David Thomson (historian)

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David Thomson (1912–1970) was an English historian who wrote several books about British and European history.


He was educated at the Monoux School Walthamstow and was then a Scholar of Sidney Sussex College, Cambridge from 1931 to 1934 and took first-class honours in both parts of the Historical Tripos. He had a long association with the college and was subsequently a Research Fellow, a Fellow and finally a Master.


He worked as a university lecturer in history and was a visiting professor at Columbia University in New York. His works included Europe Since Napoleon (Longmans, 1957); World History from 1914 to 1961 (1963); Democracy in France since 1870 (1964) and two volumes of the Pelican History of England, which covered the 19th and the 20th centuries.[1]


In his preface to the Pelican edition (1966) of Europe Since Napoleon, Thomson wrote that he had attempted to present "the history of the last 150 years of European civilisation in a new way".[1] He doubted the "conventional belief" that countries must be treated separately except when their delegates convene for a conference. He held that "tendencies which transcend several nations at once have a rather special historical importance".[1] He argued that this approach would ensure a cohesion and coherence that "seem appropriate in our postwar experience".[1]

Again using Europe Since Napoleon as an example, whose scope is Europe since 1815, Thomson points out a "necessary prologue" with four main phases since the beginning of the French Revolution in 1789. He listed the phases as "Revolution, War, Dictatorship, Empire" and sets out to show how each gave place to the next and how profound and permanent was their cumulative impact on later generations.[2] Beginning with the situation in France in 1789, Thomson wrote of the paradox that no significant group wanted revolution, but ot happened because of the other things that they wanted. Much had been made by previous historians of an assumed "revolutionary spirit" abroad in France that had been generated by philosophes such as Voltaire and Jean-Jacques Rousseau. Thomson argued that a connection between their ideas and the revolution was remote and indirect. They did not preach revolution and were happy to be patronised by any aristocrat so willing. It was only later that their ideas and doctrines were used to justify revolutionary ievents. Instead, Thomson argued, what mattered in 1789 was a "revolutionary situation" that turned people into revolutionaries in spite of themselves. The philosophes played no part in the creation of this situation which came about essentially because the King, and thereby the entire French State, was in dire financial straits. The state of the economy, not philosophical belief, caused the French Revolution.[3]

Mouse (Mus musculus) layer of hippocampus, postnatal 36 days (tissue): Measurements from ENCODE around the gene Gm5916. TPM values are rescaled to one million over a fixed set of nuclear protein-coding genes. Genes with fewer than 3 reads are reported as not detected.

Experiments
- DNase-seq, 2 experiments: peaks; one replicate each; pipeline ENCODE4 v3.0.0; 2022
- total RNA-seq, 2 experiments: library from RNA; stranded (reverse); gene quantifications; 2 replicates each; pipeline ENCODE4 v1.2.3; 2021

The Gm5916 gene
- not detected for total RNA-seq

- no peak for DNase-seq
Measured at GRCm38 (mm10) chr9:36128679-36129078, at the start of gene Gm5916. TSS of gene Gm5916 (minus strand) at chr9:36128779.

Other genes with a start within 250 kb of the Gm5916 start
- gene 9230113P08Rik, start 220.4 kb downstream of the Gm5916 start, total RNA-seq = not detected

• Personality and politics
  • The Democratic ideal in France and England (1940)
  • England in the 19th Century 1815-1914 (1951) online
  • Personality and politics
  • The Democratic ideal in France and England
  • England in the 20th Century 1914-1963 (1965)
  • Europe Since Napoleon (Longmans, 1957)


  1. ^ a b c d David Thomson : Europe Since Napoleon (Longmans, 1957) – frontispiece of 1978 Penguin edition.
  2. ^ Thomson, Europe Since Napoleon, p.23.
  3. ^ Thomson, Europe Since Napoleon, pp.24–25.

External links[edit]

Academic offices
Preceded by
Thomas Knox-Shaw
Master of Sidney Sussex College, Cambridge
Succeeded by
John Wilfrid Linnett